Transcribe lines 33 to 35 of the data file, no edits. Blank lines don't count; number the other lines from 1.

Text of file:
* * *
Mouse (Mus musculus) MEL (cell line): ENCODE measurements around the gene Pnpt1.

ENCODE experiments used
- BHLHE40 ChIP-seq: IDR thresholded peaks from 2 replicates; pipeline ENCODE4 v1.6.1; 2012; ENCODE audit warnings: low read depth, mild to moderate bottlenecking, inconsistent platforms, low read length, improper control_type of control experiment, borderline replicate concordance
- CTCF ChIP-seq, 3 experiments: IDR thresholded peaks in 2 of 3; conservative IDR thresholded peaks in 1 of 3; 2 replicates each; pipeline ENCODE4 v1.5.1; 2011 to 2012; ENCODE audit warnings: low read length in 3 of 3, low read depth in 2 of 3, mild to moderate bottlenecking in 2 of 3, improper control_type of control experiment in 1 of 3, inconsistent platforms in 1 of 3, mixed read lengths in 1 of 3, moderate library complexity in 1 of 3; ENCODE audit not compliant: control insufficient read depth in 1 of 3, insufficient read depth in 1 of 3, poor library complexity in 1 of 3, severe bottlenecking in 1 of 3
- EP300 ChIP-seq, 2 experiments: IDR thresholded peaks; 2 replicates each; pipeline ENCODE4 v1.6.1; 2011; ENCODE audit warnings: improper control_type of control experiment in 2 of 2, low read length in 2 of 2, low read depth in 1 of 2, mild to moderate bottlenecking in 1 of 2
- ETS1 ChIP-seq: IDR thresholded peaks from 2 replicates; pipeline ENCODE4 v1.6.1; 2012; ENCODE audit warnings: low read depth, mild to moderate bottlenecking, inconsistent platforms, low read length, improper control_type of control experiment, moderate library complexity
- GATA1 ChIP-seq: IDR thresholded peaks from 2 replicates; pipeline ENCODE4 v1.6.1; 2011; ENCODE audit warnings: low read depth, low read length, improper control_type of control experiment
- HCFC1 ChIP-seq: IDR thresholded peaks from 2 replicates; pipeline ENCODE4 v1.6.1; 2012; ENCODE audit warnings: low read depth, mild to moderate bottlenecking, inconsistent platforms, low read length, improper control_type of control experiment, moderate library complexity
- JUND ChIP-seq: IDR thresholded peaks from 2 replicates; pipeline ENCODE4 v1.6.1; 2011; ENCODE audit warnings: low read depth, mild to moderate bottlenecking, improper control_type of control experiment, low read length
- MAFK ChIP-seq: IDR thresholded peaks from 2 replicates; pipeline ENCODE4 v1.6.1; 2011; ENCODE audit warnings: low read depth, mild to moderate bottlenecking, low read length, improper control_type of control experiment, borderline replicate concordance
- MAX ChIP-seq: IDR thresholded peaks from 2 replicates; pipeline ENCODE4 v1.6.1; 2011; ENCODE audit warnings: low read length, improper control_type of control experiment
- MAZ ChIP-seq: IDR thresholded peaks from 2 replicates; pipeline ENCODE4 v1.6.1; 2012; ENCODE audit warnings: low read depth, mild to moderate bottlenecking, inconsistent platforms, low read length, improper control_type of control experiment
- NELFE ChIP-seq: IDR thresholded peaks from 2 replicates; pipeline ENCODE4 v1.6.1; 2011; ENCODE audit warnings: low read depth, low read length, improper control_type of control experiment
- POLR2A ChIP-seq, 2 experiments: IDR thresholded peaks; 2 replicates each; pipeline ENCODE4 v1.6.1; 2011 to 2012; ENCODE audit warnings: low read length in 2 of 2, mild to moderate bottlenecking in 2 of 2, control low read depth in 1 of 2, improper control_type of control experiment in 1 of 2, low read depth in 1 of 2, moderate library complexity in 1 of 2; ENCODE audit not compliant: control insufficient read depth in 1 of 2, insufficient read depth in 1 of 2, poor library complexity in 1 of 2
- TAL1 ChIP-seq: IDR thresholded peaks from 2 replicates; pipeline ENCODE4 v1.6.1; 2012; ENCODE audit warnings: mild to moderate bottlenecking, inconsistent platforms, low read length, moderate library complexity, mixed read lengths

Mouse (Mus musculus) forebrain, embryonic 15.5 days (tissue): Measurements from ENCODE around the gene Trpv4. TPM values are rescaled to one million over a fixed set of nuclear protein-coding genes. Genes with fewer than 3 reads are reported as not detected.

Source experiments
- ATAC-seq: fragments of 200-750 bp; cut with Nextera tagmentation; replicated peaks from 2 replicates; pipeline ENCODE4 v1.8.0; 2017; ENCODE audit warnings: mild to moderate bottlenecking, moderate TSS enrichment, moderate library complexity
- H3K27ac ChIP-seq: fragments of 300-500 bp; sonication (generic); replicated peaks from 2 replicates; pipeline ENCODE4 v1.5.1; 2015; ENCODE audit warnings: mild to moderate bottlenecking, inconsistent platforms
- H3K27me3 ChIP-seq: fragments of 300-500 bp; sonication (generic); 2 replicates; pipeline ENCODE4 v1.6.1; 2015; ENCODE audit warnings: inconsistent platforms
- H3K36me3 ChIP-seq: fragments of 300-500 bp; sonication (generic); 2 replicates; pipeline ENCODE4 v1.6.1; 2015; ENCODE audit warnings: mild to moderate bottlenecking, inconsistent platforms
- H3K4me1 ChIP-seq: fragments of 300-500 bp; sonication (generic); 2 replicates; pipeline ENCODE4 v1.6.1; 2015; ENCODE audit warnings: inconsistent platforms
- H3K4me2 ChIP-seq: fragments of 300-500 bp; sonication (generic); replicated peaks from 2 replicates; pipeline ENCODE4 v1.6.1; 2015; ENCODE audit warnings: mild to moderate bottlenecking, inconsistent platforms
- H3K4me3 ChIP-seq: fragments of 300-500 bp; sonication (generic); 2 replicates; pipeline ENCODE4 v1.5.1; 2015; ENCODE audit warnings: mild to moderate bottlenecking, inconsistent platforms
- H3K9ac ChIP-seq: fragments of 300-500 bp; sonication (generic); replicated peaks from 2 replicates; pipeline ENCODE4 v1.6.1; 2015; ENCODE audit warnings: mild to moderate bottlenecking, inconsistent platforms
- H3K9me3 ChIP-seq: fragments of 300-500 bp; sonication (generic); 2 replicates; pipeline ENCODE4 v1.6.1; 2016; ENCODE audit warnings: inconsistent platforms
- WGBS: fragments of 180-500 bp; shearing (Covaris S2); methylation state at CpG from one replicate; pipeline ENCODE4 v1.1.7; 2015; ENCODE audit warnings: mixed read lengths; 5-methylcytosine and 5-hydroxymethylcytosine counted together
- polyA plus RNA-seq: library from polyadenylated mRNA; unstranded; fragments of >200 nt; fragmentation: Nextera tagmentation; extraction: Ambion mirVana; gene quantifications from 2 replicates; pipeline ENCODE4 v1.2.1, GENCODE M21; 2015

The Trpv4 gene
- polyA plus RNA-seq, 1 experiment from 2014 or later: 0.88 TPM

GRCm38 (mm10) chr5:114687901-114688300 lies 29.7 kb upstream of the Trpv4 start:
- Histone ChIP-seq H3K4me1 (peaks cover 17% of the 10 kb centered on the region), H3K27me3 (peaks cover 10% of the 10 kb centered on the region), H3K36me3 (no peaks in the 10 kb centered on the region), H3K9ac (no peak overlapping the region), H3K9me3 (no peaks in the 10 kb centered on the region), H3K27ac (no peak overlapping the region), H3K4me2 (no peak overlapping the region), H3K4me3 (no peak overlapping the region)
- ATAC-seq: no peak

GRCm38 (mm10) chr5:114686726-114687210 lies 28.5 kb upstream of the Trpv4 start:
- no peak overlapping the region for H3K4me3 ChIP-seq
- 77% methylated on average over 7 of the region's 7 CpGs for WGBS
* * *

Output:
- ATAC-seq: no peak

GRCm38 (mm10) chr5:114686726-114687210 lies 28.5 kb upstream of the Trpv4 start:
- no peak overlapping the region for H3K4me3 ChIP-seq